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Shut Them Down: Australia’s abusive offshore detention estate

28 Mar 2017

Immigration has long been a contested issue in Australia. In the 17th and 18th century, Australia’s colonisers were British convicts, and migrants. When Australia was federated in 1901, the White Australia Policy was put into place, which barred people of non-European descent from migrating to the country and remained until the late 1970s.

In 1976, Australia started receiving and settling refugees fleeing from the Vietnam War. The refugees were labelled “boat people”, courtesy of their arrival in Australia by boat. The tide turned in the early 1980s however, when people who arrived in the country via sea travel began being detained on the mainland and processed through the court system.

And now, those seeking asylum in Australia are subjected to an even crueller fate. Australia now punishes people who come to the country by boat by detaining them in offshore detention centres on Nauru and Manus Island, thousands of kilometres away from the mainland. Furthermore, current policy dictates that asylum seekers who arrive in Australia by boat are prohibited from settling in the country. In 2001 this was termed the “Pacific Solution”, and was swiftly condemned by many human rights groups. The detention centres were shut down in 2008, but reopened four years later, and remain open to this day.

These centres have been repeatedly criticised by a wide range of organisations, including the UNHCR, and the Human Rights Watch. Amnesty International released a report in 2016, stating that “the Australian Government is choosing to subject women, men, and children to an elaborate and cruel system of abuse with a policy that is intentionally designed to harm people”. Many refugees have attempted to commit suicide, and violence has resulted in the deaths of 12 asylum seekers. Pregnant women and people suffering from serious medical conditions are routinely denied essential health care, and women and children report sexual abuse. The average period of detention at these centres is 450 days, though many have stayed for much longer. People in the centres have protested these conditions by rioting and conducting hunger strikes, and some have sought asylum in other countries in order to escape from detention.

It doesn’t seem like change will come any time soon. The current immigration minister, Peter Dutton, has not wavered from his hard-line stance, repeatedly stating that the Australian government “(is) not going to accept people who have sought to come to our country illegally by boat, they will not settle permanently in our country”. The Australian government has also refused to accept deals offered by nearby countries such as New Zealand, which has been willing to resettle some refugees. Australia’s policy-makers are explicit in their intention that the Pacific Policy should actively deter people from seeking asylum by boat.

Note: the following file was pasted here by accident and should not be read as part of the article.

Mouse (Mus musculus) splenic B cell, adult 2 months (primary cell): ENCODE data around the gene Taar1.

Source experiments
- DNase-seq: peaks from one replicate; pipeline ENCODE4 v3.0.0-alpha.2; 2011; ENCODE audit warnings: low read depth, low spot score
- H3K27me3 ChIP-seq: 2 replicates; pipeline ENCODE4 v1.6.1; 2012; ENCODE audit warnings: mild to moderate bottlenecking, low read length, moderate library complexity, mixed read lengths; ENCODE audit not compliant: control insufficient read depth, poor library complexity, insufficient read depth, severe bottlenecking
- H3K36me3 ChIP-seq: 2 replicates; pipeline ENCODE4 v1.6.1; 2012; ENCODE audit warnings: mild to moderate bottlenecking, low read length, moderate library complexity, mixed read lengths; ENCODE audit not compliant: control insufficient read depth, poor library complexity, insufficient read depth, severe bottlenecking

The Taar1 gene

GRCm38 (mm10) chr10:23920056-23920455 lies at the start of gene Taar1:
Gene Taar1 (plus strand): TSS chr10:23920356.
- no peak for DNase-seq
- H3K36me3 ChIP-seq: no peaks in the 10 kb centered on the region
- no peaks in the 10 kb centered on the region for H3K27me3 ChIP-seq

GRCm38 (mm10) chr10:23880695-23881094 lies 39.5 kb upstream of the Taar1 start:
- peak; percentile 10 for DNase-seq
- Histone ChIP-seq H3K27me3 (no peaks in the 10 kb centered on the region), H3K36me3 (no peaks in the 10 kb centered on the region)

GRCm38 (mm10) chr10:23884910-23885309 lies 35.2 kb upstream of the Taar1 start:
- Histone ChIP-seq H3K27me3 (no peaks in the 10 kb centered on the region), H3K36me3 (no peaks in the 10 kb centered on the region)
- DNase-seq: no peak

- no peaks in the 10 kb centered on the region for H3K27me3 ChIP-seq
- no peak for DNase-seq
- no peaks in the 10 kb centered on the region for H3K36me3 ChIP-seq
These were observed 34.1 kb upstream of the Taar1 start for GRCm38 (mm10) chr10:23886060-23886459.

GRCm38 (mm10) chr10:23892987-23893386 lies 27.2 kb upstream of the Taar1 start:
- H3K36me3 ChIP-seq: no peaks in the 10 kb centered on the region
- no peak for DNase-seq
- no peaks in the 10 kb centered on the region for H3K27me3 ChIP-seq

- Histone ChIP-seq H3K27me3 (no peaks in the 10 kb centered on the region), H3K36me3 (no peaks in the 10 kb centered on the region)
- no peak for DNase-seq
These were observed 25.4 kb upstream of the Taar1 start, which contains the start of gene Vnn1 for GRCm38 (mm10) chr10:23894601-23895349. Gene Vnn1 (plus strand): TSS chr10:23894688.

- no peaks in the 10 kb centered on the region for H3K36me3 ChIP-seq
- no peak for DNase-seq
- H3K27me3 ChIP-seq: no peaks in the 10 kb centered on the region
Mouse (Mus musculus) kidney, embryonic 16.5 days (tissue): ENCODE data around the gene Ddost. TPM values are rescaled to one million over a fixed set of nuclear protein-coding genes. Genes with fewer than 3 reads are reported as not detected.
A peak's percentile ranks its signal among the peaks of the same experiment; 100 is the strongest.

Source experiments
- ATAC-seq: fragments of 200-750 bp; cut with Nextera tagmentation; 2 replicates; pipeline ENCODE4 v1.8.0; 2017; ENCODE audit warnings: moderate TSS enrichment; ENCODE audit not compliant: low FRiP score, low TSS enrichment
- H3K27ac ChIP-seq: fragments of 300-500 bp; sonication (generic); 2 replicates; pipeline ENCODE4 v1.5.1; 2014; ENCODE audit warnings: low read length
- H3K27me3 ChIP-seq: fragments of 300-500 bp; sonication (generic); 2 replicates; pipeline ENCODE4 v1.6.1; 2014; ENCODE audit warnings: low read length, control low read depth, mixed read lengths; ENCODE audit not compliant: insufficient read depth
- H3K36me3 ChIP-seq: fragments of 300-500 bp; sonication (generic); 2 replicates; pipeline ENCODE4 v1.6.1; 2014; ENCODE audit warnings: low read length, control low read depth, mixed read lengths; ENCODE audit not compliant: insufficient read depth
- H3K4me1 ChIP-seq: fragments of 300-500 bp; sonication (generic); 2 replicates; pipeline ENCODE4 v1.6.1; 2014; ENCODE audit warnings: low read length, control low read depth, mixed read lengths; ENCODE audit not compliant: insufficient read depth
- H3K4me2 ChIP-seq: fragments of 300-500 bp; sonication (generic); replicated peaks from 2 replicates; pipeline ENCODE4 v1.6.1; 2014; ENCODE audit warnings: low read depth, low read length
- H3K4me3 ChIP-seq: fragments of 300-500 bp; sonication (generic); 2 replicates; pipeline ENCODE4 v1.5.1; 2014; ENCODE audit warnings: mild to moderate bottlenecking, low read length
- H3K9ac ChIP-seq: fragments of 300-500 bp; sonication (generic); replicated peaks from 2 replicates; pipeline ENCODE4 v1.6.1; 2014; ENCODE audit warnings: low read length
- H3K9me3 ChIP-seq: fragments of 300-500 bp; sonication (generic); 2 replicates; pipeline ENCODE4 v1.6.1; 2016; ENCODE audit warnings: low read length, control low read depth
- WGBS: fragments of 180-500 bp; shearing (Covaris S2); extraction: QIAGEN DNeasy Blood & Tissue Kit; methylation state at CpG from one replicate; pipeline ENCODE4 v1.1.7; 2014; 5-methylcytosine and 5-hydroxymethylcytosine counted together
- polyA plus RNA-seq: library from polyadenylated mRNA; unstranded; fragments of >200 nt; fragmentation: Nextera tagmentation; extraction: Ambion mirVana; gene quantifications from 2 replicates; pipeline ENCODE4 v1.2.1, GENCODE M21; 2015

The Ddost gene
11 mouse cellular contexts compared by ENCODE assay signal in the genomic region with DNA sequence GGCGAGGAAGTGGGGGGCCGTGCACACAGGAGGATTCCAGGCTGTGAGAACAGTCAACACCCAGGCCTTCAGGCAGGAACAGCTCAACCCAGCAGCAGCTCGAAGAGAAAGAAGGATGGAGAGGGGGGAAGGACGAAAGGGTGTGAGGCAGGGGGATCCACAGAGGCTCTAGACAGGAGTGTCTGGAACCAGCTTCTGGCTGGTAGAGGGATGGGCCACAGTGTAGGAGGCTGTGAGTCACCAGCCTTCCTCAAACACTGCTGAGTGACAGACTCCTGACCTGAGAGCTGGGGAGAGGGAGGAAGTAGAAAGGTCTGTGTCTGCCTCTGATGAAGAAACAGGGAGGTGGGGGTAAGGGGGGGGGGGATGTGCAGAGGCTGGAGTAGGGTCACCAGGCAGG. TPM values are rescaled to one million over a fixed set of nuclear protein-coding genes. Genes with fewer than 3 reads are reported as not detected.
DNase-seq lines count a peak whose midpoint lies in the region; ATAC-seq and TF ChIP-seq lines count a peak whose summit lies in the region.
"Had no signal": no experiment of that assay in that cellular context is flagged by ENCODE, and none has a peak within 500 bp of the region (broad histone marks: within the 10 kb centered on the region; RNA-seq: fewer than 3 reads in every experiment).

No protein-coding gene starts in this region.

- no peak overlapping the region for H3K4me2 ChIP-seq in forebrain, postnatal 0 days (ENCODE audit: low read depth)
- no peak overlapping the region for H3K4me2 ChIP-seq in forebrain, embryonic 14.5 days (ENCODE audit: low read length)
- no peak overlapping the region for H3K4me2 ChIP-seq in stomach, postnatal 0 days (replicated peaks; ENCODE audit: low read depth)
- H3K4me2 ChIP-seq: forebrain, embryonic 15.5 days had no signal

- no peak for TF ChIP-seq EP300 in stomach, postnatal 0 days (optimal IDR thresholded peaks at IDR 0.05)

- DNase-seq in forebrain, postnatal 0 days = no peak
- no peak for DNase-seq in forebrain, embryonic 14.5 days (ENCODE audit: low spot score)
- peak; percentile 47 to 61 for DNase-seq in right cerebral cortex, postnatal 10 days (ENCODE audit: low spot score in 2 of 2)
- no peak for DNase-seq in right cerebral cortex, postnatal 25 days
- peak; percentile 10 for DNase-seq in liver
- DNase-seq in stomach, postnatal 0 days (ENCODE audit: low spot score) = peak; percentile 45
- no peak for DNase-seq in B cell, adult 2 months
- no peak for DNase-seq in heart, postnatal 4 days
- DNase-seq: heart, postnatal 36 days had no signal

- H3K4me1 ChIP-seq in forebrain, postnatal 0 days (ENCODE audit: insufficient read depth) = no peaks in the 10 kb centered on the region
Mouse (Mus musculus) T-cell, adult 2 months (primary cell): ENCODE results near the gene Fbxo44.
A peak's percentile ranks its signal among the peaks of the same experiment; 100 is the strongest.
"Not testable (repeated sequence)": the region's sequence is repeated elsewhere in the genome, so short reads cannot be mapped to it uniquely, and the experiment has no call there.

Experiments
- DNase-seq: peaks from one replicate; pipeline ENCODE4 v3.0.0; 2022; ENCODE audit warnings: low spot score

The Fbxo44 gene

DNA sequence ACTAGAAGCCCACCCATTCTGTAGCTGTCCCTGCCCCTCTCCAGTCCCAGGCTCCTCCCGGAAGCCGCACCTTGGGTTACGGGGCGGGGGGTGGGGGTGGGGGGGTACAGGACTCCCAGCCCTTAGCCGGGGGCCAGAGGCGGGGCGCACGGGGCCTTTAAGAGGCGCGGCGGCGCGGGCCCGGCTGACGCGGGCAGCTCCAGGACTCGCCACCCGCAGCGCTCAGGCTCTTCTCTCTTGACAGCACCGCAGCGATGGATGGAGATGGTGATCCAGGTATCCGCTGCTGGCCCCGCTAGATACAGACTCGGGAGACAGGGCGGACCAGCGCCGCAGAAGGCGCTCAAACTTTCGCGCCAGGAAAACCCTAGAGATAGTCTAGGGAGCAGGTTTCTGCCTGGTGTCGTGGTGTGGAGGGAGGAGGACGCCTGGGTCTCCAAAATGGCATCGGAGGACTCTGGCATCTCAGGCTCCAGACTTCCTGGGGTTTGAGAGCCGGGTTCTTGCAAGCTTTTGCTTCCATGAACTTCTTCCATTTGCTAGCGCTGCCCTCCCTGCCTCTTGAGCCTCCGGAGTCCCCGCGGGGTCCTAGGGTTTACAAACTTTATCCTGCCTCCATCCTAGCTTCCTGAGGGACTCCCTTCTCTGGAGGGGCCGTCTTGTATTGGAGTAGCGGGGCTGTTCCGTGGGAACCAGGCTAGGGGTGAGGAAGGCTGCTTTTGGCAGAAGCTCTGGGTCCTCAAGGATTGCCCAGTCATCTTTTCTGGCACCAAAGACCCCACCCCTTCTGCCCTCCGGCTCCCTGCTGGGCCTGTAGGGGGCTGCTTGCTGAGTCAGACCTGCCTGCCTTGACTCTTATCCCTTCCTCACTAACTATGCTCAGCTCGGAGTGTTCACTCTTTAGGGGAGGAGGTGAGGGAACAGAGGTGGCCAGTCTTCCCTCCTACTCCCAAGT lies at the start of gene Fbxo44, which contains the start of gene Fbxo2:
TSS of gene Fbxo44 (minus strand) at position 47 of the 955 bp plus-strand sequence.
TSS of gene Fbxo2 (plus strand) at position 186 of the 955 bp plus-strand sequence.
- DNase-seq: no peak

In April 2016, the Papua New Guinean (PNG) Supreme Court ruled that the detention of asylum seekers on Manus Island is illegal and unconstitutional, ordering the closure of these detention centres. The PNG prime minister, Peter O’Neill, responded in kind, issuing a statement, “respecting this ruling … [and asking] the Australian government to make alternative arrangements for the asylum seekers currently held at the regional processing centre”. But nearly 12 months later, nothing has changed. Not a single person from the detention centres has been resettled, and a deal struck with the United States to take 1,250 refugees is still up in the air, at the mercy of Donald Trump.

We should be more worried, more outraged. But many Australians seem ambivalent to the plight of others, especially to those they cannot see. This ignorance can only go so far. More than a million people have claimed asylum in Europe since 2015, and this number will only increase as the conflicts in Syria and Afghanistan continue – conflicts that the Australian military have been involved in. The anti-immigrant sentiment which has simmered for decades in Australia has boiled over in Europe, driving phenomena like Brexit, and the rise of populist right wing movements in other countries of the European Union.

Donald Trump recently praised Australia’s immigration policies, stating, “Nations around the world, like Canada, Australia and many others — have a merit-based immigration system. It is a basic principle that those seeking to enter a country ought to be able to support themselves financially.” Prominent Conservative Brexit campaigners also expressed a desire for the UK to replicate Australia’s “points-based” system. These sentiments belie natural human decency. We should want to support our fellow humans, not because of an economic benefit, but because of the belief that we should treat others the way we want to be treated.

The Pacific Solution is a glimpse into a possible future of ever more militarised and securitised immigration systems for other countries. Considering the atrocities that have been committed on Manus and Nauru against people who are simply seeking a better life for themselves and their families, I shudder to consider such results on a global scale. We should be very concerned that governments pursuing similar anti-immigrant agendas, particularly in Europe, are looking to Australia for inspiration.

This piece is part of gal-dem‘s #ShutThemDown series, exploring the UK’s immigration detention estate which indefinitely incarcerates over 30,000 people a year. A disproportionate percentage of the UK’s detention population are working class people of colour, and asylum seekers.